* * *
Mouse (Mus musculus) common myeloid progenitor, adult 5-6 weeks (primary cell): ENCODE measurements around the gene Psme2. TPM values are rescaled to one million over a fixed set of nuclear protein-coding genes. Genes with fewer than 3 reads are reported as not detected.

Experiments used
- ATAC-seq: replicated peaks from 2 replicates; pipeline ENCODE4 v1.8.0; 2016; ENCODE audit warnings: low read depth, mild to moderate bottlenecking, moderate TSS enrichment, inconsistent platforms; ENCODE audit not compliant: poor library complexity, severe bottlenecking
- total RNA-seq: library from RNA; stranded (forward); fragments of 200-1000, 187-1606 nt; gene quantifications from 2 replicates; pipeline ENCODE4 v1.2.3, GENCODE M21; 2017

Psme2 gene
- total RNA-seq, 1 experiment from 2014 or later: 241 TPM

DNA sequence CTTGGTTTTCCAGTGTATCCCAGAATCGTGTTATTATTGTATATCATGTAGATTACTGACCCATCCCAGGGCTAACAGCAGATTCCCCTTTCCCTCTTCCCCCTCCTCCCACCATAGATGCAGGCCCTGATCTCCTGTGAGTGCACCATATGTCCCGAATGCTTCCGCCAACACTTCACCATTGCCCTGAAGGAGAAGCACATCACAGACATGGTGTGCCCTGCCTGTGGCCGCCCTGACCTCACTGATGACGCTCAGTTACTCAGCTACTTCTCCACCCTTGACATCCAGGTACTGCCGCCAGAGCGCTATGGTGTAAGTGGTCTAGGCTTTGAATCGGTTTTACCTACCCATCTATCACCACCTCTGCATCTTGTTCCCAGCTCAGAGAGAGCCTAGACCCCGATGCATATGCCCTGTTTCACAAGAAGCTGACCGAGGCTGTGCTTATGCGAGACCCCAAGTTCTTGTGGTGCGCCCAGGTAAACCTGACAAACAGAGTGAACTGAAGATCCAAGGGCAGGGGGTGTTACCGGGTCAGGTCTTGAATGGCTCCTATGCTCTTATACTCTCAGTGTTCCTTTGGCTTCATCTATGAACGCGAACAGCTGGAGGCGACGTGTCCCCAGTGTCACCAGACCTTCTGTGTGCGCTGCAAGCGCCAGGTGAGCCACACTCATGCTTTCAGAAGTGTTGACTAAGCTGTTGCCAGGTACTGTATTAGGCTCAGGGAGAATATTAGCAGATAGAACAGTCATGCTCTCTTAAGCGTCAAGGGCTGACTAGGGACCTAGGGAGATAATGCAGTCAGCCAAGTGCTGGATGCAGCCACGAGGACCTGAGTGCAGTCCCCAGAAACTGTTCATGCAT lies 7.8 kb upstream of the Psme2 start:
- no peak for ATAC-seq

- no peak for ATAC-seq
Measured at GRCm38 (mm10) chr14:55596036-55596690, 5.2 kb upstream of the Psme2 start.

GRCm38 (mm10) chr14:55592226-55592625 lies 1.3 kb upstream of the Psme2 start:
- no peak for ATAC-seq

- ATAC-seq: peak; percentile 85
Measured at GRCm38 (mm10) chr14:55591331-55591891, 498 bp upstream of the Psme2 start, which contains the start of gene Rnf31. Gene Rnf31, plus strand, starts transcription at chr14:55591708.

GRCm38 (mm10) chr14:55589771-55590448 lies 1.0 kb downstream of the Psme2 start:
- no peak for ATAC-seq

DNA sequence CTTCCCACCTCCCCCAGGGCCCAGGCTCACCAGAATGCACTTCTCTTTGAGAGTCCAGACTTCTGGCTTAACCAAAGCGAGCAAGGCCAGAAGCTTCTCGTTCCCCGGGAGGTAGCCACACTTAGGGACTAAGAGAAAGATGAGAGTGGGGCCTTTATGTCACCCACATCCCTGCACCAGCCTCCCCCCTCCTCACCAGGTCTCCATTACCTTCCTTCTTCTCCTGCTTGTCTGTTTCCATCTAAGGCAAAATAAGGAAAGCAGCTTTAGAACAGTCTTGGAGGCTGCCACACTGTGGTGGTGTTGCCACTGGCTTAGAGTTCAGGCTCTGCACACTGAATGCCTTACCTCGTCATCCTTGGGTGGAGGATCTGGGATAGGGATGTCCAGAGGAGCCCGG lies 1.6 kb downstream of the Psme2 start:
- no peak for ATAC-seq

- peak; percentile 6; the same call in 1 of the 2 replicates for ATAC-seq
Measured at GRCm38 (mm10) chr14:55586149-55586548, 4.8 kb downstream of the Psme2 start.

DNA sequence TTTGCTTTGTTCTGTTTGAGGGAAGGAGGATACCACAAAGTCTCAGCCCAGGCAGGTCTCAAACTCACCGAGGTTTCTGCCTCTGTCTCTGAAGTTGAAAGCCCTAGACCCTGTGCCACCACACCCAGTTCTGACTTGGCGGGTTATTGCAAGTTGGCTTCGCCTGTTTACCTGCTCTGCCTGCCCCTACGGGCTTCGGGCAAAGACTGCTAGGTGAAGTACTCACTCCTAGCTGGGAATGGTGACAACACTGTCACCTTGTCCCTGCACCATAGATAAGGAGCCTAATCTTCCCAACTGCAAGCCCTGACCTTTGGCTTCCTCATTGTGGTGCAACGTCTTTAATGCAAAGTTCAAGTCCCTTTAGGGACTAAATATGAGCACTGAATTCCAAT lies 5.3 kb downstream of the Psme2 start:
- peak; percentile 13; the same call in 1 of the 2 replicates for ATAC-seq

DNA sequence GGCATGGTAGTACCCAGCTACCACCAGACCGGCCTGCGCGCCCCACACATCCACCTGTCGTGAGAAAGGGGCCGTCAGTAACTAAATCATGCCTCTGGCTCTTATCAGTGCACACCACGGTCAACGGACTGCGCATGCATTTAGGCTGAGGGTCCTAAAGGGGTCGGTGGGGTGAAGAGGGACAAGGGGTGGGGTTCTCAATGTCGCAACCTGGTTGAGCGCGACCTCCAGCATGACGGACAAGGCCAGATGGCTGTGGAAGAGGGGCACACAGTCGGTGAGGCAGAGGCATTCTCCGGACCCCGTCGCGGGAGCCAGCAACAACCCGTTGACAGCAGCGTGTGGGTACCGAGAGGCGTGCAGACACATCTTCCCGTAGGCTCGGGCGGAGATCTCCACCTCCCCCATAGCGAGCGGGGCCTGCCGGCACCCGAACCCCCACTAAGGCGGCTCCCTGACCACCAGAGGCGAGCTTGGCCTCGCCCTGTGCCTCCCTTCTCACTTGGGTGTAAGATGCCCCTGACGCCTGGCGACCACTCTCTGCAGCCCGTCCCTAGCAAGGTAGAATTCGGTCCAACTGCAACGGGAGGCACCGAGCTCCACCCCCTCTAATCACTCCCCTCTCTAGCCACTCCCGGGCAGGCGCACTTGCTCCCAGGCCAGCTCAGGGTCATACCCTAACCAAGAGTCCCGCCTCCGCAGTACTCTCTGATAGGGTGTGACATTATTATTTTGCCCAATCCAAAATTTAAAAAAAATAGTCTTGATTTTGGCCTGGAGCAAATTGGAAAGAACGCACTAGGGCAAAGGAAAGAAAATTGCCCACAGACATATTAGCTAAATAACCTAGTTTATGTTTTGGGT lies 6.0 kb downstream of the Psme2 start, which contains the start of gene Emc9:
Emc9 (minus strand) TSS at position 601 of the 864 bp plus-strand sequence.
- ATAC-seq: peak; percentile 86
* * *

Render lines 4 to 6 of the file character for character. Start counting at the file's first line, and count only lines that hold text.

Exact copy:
- total RNA-seq: library from RNA; stranded (forward); fragments of 200-1000, 187-1606 nt; gene quantifications from 2 replicates; pipeline ENCODE4 v1.2.3, GENCODE M21; 2017

Psme2 gene
- total RNA-seq, 1 experiment from 2014 or later: 241 TPM